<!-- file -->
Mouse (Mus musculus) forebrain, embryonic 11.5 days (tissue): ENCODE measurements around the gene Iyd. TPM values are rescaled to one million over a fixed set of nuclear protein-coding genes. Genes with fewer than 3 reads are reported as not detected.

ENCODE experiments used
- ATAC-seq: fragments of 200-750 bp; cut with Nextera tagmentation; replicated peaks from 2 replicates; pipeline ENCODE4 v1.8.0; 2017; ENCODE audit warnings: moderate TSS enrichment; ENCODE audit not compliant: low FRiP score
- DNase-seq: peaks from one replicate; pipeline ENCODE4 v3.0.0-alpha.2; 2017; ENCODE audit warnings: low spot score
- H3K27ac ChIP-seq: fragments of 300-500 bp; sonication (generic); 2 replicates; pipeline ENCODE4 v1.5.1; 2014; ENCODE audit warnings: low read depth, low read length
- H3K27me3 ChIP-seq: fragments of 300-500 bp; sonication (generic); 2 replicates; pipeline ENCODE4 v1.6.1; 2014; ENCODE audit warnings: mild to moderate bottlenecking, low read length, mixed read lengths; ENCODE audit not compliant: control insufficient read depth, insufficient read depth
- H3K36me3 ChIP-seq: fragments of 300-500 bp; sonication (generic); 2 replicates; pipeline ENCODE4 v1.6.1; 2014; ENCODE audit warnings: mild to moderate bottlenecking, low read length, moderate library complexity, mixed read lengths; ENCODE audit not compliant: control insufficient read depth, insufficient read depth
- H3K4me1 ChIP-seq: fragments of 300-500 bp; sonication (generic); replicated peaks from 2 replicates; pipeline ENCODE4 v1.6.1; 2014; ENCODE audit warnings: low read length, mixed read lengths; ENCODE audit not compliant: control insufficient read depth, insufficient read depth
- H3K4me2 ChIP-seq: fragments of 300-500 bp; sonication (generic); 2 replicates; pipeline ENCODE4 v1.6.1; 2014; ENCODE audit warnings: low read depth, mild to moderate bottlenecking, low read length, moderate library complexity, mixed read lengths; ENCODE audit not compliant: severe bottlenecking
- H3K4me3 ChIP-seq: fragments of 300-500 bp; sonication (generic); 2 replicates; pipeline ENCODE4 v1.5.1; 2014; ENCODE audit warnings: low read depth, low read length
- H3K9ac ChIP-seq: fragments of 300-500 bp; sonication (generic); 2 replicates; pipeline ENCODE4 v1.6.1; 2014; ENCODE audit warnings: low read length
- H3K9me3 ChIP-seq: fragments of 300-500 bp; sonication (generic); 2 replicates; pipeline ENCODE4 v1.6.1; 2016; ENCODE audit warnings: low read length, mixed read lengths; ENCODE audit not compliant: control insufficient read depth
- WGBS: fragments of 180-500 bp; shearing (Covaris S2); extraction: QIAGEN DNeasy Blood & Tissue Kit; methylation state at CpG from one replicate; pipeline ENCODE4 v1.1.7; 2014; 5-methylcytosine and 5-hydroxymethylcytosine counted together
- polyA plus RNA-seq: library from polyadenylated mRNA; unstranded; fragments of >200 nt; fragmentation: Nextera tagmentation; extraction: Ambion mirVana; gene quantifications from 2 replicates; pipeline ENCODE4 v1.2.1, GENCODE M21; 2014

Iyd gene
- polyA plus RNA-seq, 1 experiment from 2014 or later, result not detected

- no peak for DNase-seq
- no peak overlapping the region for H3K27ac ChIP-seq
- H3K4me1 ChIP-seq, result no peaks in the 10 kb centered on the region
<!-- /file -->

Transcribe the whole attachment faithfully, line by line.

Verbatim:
Mouse (Mus musculus) forebrain, embryonic 11.5 days (tissue): ENCODE measurements around the gene Iyd. TPM values are rescaled to one million over a fixed set of nuclear protein-coding genes. Genes with fewer than 3 reads are reported as not detected.

ENCODE experiments used
- ATAC-seq: fragments of 200-750 bp; cut with Nextera tagmentation; replicated peaks from 2 replicates; pipeline ENCODE4 v1.8.0; 2017; ENCODE audit warnings: moderate TSS enrichment; ENCODE audit not compliant: low FRiP score
- DNase-seq: peaks from one replicate; pipeline ENCODE4 v3.0.0-alpha.2; 2017; ENCODE audit warnings: low spot score
- H3K27ac ChIP-seq: fragments of 300-500 bp; sonication (generic); 2 replicates; pipeline ENCODE4 v1.5.1; 2014; ENCODE audit warnings: low read depth, low read length
- H3K27me3 ChIP-seq: fragments of 300-500 bp; sonication (generic); 2 replicates; pipeline ENCODE4 v1.6.1; 2014; ENCODE audit warnings: mild to moderate bottlenecking, low read length, mixed read lengths; ENCODE audit not compliant: control insufficient read depth, insufficient read depth
- H3K36me3 ChIP-seq: fragments of 300-500 bp; sonication (generic); 2 replicates; pipeline ENCODE4 v1.6.1; 2014; ENCODE audit warnings: mild to moderate bottlenecking, low read length, moderate library complexity, mixed read lengths; ENCODE audit not compliant: control insufficient read depth, insufficient read depth
- H3K4me1 ChIP-seq: fragments of 300-500 bp; sonication (generic); replicated peaks from 2 replicates; pipeline ENCODE4 v1.6.1; 2014; ENCODE audit warnings: low read length, mixed read lengths; ENCODE audit not compliant: control insufficient read depth, insufficient read depth
- H3K4me2 ChIP-seq: fragments of 300-500 bp; sonication (generic); 2 replicates; pipeline ENCODE4 v1.6.1; 2014; ENCODE audit warnings: low read depth, mild to moderate bottlenecking, low read length, moderate library complexity, mixed read lengths; ENCODE audit not compliant: severe bottlenecking
- H3K4me3 ChIP-seq: fragments of 300-500 bp; sonication (generic); 2 replicates; pipeline ENCODE4 v1.5.1; 2014; ENCODE audit warnings: low read depth, low read length
- H3K9ac ChIP-seq: fragments of 300-500 bp; sonication (generic); 2 replicates; pipeline ENCODE4 v1.6.1; 2014; ENCODE audit warnings: low read length
- H3K9me3 ChIP-seq: fragments of 300-500 bp; sonication (generic); 2 replicates; pipeline ENCODE4 v1.6.1; 2016; ENCODE audit warnings: low read length, mixed read lengths; ENCODE audit not compliant: control insufficient read depth
- WGBS: fragments of 180-500 bp; shearing (Covaris S2); extraction: QIAGEN DNeasy Blood & Tissue Kit; methylation state at CpG from one replicate; pipeline ENCODE4 v1.1.7; 2014; 5-methylcytosine and 5-hydroxymethylcytosine counted together
- polyA plus RNA-seq: library from polyadenylated mRNA; unstranded; fragments of >200 nt; fragmentation: Nextera tagmentation; extraction: Ambion mirVana; gene quantifications from 2 replicates; pipeline ENCODE4 v1.2.1, GENCODE M21; 2014

Iyd gene
- polyA plus RNA-seq, 1 experiment from 2014 or later, result not detected

- no peak for DNase-seq
- no peak overlapping the region for H3K27ac ChIP-seq
- H3K4me1 ChIP-seq, result no peaks in the 10 kb centered on the region